Bee education reporter Mackenzie Mays on Feb. 23, 2016 published an article on controversy.
Mays quoted from a second-day Collegian editorial that elaborated on the staff’s authority to run the Hitler editorial: “It is important to stress that The Collegian, a student-run publication, isn’t subject to prior review. No faculty or staff members read the article before it was published – as it should be.”
Mays quoted from a university press release: “The newspaper is a learning laboratory for students who aspire to media careers. It provides them the opportunity to learn about the role of the free press and practice at writing a wide range of material, including news stories, features and editorials.”
Mays quoted Dr. Katherine Adams (my boss), chair of what was then called the Mass Communications and Journalism Department and is now the Media, Communications and Journalism Department: “Most people don’t understand that The Collegian is not the voice of Fresno State. It’s a classroom where students learn the business. They are not edited to be told what to say and are not obligated to show it to us at all.”
Five sentences from those statements deserve another look.
1.) The Collegian “isn’t subject to prior review.” Not true. Every newspaper worth its salt is subjected to intensive “prior review” before the pages are sent to the pressroom. The review comes from layers of editors – executive editor, managing editor, city editor, assistant city editor, section editors. They are acting as agents for the newspaper’s sovereign authority. At newspapers owned by publicly traded companies, that authority is corporate management at the hands-on level and shareholders at the top level. The reason for this layered system: People wielding power in the public arena need checks and balances because no one is perfect. The system of in-house prior review at The Collegian isn’t as elaborate as the system at The Bee when I worked there. But it exists.
2.) “Most people don’t understand that The Collegian is not the voice of Fresno State.” Not true. Fresno State is a collaborative venture involving 25,000 students and 5,000 faculty and staff. All are voices of Fresno State. Everything they do that’s connected to the university is part of the Fresno State voice and reflects on Fresno State. That’s why the Athletic Department works so hard to nurture civic virtue in its student-athletes. The Collegian isn’t the voice of Fresno State. But The Collegian is a voice of the university, and a very powerful one.
3.) “The newspaper is a learning laboratory for students who aspire to media careers.” A newspaper without a system of high standards and public obligations is not a learning laboratory. It’s a rugby ruck.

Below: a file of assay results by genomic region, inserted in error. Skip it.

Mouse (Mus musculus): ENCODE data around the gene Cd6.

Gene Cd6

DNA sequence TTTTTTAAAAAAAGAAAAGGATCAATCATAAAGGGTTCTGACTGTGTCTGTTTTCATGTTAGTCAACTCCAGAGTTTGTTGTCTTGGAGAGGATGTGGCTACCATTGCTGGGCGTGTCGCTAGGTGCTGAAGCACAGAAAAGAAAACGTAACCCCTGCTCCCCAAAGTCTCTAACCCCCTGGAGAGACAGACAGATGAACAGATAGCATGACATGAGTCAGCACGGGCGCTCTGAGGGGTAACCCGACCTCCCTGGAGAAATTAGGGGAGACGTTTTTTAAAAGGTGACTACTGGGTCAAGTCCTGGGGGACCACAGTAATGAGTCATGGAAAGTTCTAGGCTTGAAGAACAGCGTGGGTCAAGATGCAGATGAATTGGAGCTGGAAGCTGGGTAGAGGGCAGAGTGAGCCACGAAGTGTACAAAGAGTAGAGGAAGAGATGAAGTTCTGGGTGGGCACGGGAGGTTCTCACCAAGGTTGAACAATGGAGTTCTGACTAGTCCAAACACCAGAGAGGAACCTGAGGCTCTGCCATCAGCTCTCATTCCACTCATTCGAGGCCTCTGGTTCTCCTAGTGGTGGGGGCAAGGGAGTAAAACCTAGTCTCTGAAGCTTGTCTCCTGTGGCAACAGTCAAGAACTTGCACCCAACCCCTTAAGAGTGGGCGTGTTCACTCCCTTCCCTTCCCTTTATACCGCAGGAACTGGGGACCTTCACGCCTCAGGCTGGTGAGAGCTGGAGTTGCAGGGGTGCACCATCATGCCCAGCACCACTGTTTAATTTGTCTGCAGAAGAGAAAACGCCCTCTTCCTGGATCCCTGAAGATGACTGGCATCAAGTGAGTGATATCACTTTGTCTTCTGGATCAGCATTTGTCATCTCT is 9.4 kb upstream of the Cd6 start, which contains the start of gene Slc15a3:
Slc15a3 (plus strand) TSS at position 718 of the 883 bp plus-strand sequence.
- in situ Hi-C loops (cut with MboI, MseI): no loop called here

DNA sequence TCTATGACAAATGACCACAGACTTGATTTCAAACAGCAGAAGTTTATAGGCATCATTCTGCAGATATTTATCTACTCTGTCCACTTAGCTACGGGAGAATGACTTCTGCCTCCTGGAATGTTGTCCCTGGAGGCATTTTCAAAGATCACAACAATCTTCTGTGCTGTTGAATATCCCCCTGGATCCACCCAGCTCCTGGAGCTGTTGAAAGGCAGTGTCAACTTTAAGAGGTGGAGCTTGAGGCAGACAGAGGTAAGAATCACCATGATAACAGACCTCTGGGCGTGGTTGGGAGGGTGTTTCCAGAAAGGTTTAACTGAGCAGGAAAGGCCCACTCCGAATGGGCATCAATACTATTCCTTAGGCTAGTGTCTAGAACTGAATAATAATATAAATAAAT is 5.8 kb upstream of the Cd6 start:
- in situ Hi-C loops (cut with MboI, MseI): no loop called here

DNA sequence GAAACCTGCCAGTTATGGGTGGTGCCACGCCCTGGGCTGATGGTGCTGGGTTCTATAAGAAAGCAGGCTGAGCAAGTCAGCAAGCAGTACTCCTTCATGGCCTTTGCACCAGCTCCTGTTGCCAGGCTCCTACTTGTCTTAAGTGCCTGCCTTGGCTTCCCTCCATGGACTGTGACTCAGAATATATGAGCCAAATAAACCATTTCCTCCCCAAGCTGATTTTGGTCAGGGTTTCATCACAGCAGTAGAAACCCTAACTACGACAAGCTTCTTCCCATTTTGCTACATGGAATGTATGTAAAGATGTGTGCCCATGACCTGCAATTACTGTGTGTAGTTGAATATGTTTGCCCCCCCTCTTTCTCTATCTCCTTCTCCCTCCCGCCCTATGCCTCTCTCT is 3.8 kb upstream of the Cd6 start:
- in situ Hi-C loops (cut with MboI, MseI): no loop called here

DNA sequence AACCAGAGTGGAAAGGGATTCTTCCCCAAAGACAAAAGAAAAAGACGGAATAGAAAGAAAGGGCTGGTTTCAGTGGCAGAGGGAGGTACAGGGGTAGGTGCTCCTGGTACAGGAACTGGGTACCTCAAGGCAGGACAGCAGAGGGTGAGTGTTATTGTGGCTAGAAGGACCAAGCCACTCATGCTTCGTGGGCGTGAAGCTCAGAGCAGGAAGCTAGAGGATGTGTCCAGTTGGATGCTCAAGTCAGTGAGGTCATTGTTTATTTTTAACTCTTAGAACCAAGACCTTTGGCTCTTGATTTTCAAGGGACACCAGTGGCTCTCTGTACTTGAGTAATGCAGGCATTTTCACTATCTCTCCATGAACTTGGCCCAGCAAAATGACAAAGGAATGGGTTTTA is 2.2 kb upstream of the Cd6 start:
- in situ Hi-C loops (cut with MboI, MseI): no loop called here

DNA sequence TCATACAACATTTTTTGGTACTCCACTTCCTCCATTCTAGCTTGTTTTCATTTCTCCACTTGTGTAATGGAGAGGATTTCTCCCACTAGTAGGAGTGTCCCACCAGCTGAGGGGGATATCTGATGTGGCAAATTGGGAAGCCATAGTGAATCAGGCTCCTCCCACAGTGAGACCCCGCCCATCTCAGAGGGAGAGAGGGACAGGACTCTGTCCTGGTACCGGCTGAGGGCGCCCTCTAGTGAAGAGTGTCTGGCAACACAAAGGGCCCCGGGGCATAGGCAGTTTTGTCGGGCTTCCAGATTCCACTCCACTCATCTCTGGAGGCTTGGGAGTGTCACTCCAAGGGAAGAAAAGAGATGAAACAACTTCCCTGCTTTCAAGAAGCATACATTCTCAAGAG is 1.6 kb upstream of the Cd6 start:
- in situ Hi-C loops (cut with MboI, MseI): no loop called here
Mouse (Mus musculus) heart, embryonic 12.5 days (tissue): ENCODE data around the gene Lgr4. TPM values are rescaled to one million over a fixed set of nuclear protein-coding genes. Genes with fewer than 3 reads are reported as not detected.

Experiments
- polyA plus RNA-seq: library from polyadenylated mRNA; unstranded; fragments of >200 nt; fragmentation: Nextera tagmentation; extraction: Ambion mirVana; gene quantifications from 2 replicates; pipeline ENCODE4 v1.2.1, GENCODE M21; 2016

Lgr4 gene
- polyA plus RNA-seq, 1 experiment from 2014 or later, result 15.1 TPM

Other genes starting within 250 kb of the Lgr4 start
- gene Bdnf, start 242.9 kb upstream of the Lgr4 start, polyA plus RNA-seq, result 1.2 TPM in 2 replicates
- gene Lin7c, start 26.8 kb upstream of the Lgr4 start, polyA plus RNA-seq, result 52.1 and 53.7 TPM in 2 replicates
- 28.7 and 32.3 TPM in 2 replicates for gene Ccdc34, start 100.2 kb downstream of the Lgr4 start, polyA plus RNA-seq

4.) “They are not edited to be told what to say and are not obligated to show it to us at all.” Unfettered will in any group, including journalists, is a recipe for disaster.
5.) “No faculty or staff members read the article before it was published – as it should be.” This is the big one. As this statement implies, something strange happened at The Collegian office in the late evening of Feb. 21 and the early morning of Feb. 22, 2016.
A newspaper newsroom’s daily operation begins with a news budget. This is a list of stories to be published in the next day’s paper. The budget is flexible – it adjusts to breaking news.
The newsroom system of checks and balances collapses without a budget held in the highest regard by all who are part of that system. Trust is destroyed if someone in the hierarchy (even at the top) decides he can overturn the budget without first going through accepted procedures for making such a change.
The Collegian during my four semesters as editorial faculty adviser has always based its production system on a comprehensive news budget. What this means in practice is that Rich Marshall, The Collegian’s general manager and my colleague at The Bee for many years, and I know what’s on each edition’s news budget. We edit each story for style and content. Collegian staffers aren’t required to accept our edits. On the other hand, Rich Marshall is an accomplished journalist with decades of experience. Journalism is a hard trade with a lifelong learning curve. The Collegian’s young staffers would be wise to take his advice.
I was not in The Collegian office on the production night of Feb. 21-22, 2016. But I’ve talked to some people who were in the office at various times on that night. Their statements and the statement in No. 5 above point to a betrayal of best newsroom practices.
It appears that Marshall and Dr. Bradley Hart, the editorial faculty adviser at the time, were led to believe by someone on The Collegian staff that the next day’s paper would contain only the stories listed on the news budget. It appears that when Marshall and Hart had finished editing those stories and left for the night, someone on The Collegian staff brought out the Hitler editorial (hardly a breaking story) and inserted it on Page 2. It appears that someone then made sure that Page 1 was redesigned.
To repeat: The second-day Collegian editorial of Feb. 23, 2016 said, “No faculty or staff members read the article before it was published – as it should be.”
I suggest that such a statement is an admission that someone on The Collegian sucker-punched the system and expected to face no accountability for the deception. (Let me emphasize that current Editor-in-Chief Rodriguez-Delgado and his team were not part of the events of Feb. 21-22, 2016. I must add that several current Collegian staffers have told me that the paper continues to suffer public fallout from the Hitler editorial.)